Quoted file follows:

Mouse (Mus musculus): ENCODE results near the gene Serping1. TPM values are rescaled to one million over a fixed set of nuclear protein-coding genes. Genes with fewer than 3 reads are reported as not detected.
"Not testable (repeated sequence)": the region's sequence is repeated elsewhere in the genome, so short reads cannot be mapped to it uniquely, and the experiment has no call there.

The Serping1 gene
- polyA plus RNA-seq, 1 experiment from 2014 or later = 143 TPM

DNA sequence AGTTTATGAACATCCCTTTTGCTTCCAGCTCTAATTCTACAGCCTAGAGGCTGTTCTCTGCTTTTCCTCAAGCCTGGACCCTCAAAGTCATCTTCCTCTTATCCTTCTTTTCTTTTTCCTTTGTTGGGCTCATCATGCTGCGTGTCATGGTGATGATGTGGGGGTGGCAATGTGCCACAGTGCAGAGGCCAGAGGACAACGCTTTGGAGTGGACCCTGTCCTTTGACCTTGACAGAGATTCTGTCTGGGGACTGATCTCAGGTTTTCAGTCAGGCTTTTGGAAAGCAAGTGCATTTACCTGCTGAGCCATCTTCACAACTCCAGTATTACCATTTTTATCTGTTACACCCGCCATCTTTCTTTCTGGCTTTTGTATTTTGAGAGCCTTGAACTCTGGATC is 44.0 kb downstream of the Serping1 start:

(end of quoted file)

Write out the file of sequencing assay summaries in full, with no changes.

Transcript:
Mouse (Mus musculus): ENCODE results near the gene Serping1. TPM values are rescaled to one million over a fixed set of nuclear protein-coding genes. Genes with fewer than 3 reads are reported as not detected.
"Not testable (repeated sequence)": the region's sequence is repeated elsewhere in the genome, so short reads cannot be mapped to it uniquely, and the experiment has no call there.

The Serping1 gene
- polyA plus RNA-seq, 1 experiment from 2014 or later = 143 TPM

DNA sequence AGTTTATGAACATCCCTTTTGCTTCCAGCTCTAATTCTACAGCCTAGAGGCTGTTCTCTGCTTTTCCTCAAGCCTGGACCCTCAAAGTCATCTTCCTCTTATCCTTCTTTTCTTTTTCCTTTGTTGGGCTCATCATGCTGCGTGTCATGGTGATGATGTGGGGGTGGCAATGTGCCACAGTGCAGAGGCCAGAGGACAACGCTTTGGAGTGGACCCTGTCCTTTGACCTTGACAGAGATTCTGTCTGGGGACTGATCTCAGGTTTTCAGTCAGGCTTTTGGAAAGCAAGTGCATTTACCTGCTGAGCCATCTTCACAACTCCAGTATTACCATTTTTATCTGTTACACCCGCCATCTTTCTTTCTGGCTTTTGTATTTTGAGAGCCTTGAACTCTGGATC is 44.0 kb downstream of the Serping1 start: